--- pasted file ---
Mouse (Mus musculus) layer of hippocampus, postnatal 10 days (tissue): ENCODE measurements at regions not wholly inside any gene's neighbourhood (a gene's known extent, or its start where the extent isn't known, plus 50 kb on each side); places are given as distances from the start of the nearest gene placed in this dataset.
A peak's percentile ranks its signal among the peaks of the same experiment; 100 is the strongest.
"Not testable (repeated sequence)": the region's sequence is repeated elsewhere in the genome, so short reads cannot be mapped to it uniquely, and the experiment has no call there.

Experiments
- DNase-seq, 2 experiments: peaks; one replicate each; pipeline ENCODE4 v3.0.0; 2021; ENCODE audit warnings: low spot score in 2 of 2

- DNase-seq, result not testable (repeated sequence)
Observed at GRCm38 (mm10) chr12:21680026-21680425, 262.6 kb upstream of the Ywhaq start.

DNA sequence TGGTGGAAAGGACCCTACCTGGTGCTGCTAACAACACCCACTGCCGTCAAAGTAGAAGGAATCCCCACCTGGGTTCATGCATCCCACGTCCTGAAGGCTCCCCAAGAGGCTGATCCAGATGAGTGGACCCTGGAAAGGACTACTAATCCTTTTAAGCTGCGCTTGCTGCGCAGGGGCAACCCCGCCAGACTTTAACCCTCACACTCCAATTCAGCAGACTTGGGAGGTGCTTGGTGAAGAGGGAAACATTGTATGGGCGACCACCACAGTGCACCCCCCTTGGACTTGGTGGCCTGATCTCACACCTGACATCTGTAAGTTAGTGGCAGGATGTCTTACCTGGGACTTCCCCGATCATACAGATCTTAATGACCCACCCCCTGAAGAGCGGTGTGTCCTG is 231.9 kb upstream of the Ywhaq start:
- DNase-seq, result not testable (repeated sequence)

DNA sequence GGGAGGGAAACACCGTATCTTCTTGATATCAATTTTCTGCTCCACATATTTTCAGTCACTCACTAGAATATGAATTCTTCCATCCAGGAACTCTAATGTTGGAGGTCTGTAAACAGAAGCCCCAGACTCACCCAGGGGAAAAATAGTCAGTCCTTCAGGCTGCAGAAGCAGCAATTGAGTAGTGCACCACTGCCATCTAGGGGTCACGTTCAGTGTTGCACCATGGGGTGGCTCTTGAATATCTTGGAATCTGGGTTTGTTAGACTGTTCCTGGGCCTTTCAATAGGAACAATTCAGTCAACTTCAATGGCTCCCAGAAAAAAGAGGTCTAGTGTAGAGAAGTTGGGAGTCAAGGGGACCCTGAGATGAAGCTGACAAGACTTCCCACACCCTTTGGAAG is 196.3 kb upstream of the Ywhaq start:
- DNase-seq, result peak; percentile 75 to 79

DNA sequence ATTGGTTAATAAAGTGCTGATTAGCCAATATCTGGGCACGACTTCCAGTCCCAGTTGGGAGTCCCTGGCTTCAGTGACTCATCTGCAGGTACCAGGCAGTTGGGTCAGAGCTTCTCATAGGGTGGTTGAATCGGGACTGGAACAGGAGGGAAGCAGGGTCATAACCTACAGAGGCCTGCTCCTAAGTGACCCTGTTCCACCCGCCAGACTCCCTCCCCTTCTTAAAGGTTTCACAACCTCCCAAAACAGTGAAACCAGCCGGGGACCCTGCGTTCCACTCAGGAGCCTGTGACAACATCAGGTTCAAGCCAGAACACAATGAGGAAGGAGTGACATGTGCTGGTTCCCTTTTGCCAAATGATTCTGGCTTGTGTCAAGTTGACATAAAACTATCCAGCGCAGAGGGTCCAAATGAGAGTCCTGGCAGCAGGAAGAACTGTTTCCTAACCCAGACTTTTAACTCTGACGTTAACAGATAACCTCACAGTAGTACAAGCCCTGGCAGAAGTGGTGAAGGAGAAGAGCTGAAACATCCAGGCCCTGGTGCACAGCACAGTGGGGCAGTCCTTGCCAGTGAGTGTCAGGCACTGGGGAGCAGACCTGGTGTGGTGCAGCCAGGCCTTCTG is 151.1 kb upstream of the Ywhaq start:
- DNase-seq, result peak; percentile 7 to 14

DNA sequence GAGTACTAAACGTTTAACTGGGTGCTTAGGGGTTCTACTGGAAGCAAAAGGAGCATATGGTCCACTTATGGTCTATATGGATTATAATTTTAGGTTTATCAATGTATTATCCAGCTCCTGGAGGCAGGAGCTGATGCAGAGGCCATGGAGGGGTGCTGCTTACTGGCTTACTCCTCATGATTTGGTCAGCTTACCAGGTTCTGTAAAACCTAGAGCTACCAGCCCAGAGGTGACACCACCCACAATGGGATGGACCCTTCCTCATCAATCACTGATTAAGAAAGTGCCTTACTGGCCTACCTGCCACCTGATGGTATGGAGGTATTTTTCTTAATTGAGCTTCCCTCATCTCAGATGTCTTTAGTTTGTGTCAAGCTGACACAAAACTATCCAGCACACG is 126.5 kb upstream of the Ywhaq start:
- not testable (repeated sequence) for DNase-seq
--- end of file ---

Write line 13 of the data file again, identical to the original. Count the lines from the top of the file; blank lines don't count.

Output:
- DNase-seq, result peak; percentile 7 to 14